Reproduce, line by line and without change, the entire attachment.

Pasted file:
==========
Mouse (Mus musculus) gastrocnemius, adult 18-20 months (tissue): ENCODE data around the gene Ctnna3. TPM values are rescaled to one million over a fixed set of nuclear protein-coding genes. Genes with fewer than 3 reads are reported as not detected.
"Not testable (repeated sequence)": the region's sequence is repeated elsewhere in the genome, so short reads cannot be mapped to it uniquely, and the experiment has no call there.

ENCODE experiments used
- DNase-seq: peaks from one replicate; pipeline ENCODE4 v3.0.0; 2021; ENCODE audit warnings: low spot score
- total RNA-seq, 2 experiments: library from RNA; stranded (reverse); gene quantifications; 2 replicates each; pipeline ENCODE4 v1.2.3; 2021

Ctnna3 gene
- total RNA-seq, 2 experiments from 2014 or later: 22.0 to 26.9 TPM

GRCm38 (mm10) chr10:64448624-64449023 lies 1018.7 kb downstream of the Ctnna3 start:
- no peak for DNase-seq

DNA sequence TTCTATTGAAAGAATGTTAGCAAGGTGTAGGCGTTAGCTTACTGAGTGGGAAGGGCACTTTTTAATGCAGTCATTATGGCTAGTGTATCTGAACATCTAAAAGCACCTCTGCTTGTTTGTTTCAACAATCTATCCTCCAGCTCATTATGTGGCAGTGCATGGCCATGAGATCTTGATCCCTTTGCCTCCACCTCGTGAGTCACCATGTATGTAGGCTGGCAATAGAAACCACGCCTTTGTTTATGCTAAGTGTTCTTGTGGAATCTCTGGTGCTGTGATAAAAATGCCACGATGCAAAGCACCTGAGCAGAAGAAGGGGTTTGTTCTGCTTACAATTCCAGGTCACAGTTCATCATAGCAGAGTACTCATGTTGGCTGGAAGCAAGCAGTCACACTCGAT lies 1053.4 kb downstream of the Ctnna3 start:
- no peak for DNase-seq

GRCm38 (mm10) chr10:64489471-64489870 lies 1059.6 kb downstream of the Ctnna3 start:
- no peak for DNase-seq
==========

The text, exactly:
Mouse (Mus musculus) gastrocnemius, adult 18-20 months (tissue): ENCODE data around the gene Ctnna3. TPM values are rescaled to one million over a fixed set of nuclear protein-coding genes. Genes with fewer than 3 reads are reported as not detected.
"Not testable (repeated sequence)": the region's sequence is repeated elsewhere in the genome, so short reads cannot be mapped to it uniquely, and the experiment has no call there.

ENCODE experiments used
- DNase-seq: peaks from one replicate; pipeline ENCODE4 v3.0.0; 2021; ENCODE audit warnings: low spot score
- total RNA-seq, 2 experiments: library from RNA; stranded (reverse); gene quantifications; 2 replicates each; pipeline ENCODE4 v1.2.3; 2021

Ctnna3 gene
- total RNA-seq, 2 experiments from 2014 or later: 22.0 to 26.9 TPM

GRCm38 (mm10) chr10:64448624-64449023 lies 1018.7 kb downstream of the Ctnna3 start:
- no peak for DNase-seq

DNA sequence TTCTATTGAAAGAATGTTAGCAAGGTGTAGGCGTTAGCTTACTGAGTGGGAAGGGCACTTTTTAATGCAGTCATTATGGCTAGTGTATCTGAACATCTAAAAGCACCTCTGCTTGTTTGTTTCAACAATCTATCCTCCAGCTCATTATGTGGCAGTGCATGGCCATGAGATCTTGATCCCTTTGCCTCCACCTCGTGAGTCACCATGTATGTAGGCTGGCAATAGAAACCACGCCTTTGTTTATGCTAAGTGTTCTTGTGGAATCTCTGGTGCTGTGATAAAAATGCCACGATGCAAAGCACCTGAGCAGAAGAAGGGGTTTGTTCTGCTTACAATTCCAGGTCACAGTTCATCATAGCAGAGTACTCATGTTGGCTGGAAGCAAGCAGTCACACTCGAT lies 1053.4 kb downstream of the Ctnna3 start:
- no peak for DNase-seq

GRCm38 (mm10) chr10:64489471-64489870 lies 1059.6 kb downstream of the Ctnna3 start:
- no peak for DNase-seq